Conducting peer review is an important way that junior researchers contribute to their scientific communities, especially for those in the STEM fields. However, it is not easy to get started as a peer reviewer. Firstly, graduate students, sometimes even postdoc scholars, get much less training on how to properly conduct peer review compared to other research activities, such as experimental design, data analysis, manuscript drafting, and presentation preparation. So many are not prepared to finish a quality review when they receive their first review request. On the other hand, junior researchers do not get as much attention on their work as senior researchers, which in some way leads to fewer review opportunities.

My PFTF project aims to help junior researchers prepare for peer-reviewing by discussing (1) how to write a quality review to improve the submitted manuscript and (2) how to increase your publicity to receive more review requests. I am proposing a series of events that are open to the graduate students and postdoc scholars on campus, including (1) a roundtable discussion that involves early-career researchers from different fields to share their peer review experience and the lessons they learned from conducting peer-review; (2) a workshop that walks graduate students and postdoc scholars through the review process to facilitate them finish their first peer review; (3) a panel discussion with journal editors on how to receive more review requests and their expectations on the review comments from editors’ perspective. These events will encourage attendees to start considering contributing to their scientific communities by serving as peer reviewers. After participating in the events, the attendees should have the resources to finish a quality peer review and are expected to take the initiative to look for review opportunities.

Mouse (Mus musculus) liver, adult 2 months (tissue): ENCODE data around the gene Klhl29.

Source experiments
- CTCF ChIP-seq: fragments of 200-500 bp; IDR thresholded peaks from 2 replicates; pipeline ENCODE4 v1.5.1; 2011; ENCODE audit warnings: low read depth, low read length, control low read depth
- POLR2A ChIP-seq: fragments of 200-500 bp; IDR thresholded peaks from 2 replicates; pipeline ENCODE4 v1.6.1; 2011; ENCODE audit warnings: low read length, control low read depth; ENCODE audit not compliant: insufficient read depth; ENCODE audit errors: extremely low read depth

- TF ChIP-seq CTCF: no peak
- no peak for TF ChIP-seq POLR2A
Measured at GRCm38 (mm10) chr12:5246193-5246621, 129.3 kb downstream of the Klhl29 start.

UndocuGrad Student Toolkit

PFTF Fellow UC Davis 2021-22 Deniss Martinez

Deniss Martinez

(Ph.D. Candidate, Ecology)

The aim of this project is to create a toolkit for incoming and continuing undocumented graduate students that help them thrive in their careers. It includes information that is practical like guidance on applying, funding, and resources. The workshop component of this project will bring students together to discuss other challenges like mental health, mentorship, and community building. This project hopes to address the information gap for undocumented graduate students and connect them to each other and the AB540 and Undocumented Student Center as resources. Ultimately, we hope students leave empowered by information and community. 

Simple Steps to Turn Sketches into Digital Communication

PFTF Fellow UC Davis 2021-22 Danielle Stevens

Danielle Stevens

(Ph.D.  Candidate, Integrative Genetics and Genomics)

Being able to communicate our research clearly and succinctly is essential to our training and success as graduate students and postdoctoral scholars. This is especially true of digital communication, where we as authors are often not present with those receiving the information we are trying to convey. As researchers, we spend innumerable amounts of time collecting and developing figures of our data. Yet, there is much less emphasis and training for graphics that display conceptional ideas, background information, and diagrams of methods. These types of figures are key for communicating the context or "big picture" of our work and what it means to others. These efforts are so important that many journals pay graphic designers to develop digital graphics to improve communication clarity between author and reader. Programs such as BioRender, while excellent at helping fill this gap, are expensive for the user at $420 a year. However, with some key tips, tricks, and training, anyone can make professional, publish-ready graphics using the free, open-source software Inkscape and a relatively inexpensive drawing tablet. The initial learning curve with vector-based software can feel steep without any guidance. My goal is to flatten this curve, making figure design and implementation accessible to anyone.